After that remarkable experience, I started “drilling” with my squadron, VP-774, which flew P-2V Neptune anti-submarine patrol bombers.  We drilled one weekend a month.  We were called, by some, “Weekend Warriors.”  I attended an electronics class, all day Saturday, and half a day on Sunday.  Sunday afternoon I could do anything I wanted.  I gassed the planes, stood behind them when they started up on the line, and smelled the beautiful exhaust fumes from those R-3350 radial engines; the same engines that were on the B-29s and Super Constellations.  I found out that if you approached the pilot of a plane that was going on a flight, and asked if you could go on the flight, the pilot would always say yes.  THAT was my Disneyland.  The coolest seat, in the plane, was in the nose.  You sat in a very comfortable, padded seat, with padded armrests.  You had a panoramic view through the plexiglass nose, and you could put your feet up on a steel mounting bracket on which a Ma Deuce .50 caliber machine gun could be mounted.  Ray Ban Aviator sunglasses, and I was ready to rock.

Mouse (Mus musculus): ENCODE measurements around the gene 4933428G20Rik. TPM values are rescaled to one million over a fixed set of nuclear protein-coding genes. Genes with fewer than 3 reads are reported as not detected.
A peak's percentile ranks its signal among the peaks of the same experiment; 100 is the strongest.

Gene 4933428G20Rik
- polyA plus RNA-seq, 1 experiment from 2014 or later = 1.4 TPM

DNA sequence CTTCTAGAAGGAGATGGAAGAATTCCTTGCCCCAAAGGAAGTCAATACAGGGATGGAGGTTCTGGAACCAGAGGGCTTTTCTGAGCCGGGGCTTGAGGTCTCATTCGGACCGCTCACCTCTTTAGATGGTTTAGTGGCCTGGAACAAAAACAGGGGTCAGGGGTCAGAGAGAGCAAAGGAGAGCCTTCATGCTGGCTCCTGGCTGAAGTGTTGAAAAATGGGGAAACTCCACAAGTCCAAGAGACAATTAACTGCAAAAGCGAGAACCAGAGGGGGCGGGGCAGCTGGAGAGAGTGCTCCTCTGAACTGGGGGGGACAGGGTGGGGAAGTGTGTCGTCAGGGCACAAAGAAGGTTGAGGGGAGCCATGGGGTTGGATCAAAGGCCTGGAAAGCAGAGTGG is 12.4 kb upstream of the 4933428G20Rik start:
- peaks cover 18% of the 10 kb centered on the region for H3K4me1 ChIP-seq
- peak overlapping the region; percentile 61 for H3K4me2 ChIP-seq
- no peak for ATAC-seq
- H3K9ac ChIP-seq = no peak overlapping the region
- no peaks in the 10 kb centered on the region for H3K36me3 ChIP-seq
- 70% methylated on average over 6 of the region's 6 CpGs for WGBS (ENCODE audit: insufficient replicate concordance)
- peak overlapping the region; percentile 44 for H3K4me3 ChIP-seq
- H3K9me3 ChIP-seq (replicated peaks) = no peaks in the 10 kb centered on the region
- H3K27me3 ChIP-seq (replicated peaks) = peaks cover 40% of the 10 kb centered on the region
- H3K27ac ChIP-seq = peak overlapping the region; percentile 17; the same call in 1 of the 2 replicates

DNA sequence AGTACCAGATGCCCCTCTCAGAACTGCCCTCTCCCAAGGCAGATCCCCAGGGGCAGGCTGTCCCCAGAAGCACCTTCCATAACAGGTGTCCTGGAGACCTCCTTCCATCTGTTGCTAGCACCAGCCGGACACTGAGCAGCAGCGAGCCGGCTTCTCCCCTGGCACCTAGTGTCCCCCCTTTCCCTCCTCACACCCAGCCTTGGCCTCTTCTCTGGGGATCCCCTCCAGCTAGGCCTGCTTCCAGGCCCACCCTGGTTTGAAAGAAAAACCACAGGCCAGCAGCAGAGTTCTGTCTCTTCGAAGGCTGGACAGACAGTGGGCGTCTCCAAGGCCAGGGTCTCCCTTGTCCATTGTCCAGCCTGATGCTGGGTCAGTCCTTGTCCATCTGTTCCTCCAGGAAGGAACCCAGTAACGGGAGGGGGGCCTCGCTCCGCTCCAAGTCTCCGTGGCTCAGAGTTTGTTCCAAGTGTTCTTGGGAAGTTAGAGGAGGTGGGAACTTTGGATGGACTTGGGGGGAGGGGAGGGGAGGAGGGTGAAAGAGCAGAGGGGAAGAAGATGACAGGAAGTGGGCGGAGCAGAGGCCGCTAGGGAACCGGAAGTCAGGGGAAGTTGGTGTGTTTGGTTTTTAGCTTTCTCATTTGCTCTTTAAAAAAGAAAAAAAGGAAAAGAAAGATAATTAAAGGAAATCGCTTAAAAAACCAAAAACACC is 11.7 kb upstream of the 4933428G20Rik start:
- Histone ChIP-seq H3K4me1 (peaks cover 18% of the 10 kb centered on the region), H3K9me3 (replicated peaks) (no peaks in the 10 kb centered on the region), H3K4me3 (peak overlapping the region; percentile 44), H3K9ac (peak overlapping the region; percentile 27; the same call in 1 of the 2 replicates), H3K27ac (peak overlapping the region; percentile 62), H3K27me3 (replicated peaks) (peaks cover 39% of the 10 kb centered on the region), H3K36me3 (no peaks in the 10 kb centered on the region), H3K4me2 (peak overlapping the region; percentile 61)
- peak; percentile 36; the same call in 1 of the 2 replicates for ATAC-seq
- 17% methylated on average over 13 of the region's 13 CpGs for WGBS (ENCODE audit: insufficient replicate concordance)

I’d been on 3 or 4 flights and was HOOKED.  On this particular Saturday morning, just before muster, I found out that a particular pilot, with whom I had flown before, was making a NIGHT FLIGHT, a rarity.  I went up to the pilot, and asked him if I could go on the flight.  He told me that because we made so few night flights, that everybody wanted to go, and the crew was filled to capacity.  But then he told me that one of the regular members of his crew hadn’t been at the morning muster, he was a guy who never missed a “meeting,” and that if he didn’t show up, then I could go on the flight.  Hip-Ha and a Coup de Gras.  I went to class and, at the afternoon muster, he still wasn’t there.  I went up to the pilot and he told me that it was really strange, because this was the first time that his crewman had ever missed a meeting, and he knew there was going to be a night flight.  He added that if he wasn’t at the evening muster, I was on the flight.  Bitchin’.  He wasn’t at the evening muster, so the pilot told me to get some chow, check out some gear at the paraloft, and be ready to board the plane at a certain time.